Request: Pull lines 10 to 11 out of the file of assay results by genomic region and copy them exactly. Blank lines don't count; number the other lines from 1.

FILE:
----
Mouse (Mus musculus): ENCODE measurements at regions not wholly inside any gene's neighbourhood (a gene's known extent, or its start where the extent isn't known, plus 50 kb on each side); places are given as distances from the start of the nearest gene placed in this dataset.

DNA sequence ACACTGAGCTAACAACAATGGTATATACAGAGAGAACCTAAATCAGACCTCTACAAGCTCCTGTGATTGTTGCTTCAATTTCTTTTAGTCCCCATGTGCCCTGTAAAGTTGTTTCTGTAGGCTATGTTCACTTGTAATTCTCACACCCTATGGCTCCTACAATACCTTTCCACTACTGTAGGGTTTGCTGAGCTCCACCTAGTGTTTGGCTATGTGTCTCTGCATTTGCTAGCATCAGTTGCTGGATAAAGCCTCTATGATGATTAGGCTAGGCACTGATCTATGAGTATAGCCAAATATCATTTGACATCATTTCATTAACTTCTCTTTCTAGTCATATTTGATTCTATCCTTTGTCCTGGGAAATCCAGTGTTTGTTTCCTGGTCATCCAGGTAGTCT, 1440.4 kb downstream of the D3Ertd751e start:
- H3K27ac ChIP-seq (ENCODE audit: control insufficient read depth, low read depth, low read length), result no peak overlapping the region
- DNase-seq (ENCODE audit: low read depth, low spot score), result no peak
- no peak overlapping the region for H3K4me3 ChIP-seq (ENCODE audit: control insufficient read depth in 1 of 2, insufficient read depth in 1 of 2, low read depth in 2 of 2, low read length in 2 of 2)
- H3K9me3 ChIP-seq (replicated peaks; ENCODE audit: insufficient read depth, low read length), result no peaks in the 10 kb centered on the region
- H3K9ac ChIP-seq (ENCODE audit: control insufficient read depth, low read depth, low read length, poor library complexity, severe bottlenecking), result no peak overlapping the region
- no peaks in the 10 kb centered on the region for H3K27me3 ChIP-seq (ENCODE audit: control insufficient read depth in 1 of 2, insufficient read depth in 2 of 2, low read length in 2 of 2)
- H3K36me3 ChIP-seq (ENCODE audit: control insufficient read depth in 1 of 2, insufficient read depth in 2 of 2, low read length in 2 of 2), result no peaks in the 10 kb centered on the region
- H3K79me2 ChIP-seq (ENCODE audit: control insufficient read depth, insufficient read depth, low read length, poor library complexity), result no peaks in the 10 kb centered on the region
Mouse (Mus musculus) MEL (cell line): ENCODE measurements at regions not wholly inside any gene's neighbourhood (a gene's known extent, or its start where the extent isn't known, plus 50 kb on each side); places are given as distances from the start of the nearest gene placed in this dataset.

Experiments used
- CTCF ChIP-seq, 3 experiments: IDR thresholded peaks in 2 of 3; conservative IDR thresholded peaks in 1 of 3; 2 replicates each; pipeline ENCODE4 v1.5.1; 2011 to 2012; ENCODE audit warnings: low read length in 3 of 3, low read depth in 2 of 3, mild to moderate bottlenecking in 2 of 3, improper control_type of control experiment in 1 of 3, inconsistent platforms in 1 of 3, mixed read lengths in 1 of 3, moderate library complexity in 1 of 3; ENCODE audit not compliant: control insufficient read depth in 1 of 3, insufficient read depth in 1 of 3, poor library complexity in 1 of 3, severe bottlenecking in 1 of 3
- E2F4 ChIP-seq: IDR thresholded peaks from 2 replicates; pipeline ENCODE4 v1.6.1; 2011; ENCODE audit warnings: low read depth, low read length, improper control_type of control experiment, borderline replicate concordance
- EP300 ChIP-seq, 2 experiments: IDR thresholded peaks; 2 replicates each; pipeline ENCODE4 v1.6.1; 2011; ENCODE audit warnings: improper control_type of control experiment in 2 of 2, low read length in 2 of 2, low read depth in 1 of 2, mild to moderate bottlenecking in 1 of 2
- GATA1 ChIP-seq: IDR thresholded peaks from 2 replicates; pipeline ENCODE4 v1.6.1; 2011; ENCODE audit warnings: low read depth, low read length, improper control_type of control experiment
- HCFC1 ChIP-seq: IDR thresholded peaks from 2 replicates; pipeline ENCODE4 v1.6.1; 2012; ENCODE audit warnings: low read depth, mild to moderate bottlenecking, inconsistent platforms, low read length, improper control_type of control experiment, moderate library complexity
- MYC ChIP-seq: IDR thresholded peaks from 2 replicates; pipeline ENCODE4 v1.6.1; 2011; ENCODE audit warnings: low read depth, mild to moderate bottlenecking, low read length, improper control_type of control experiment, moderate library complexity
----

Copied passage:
- H3K79me2 ChIP-seq (ENCODE audit: control insufficient read depth, insufficient read depth, low read length, poor library complexity), result no peaks in the 10 kb centered on the region
Mouse (Mus musculus) MEL (cell line): ENCODE measurements at regions not wholly inside any gene's neighbourhood (a gene's known extent, or its start where the extent isn't known, plus 50 kb on each side); places are given as distances from the start of the nearest gene placed in this dataset.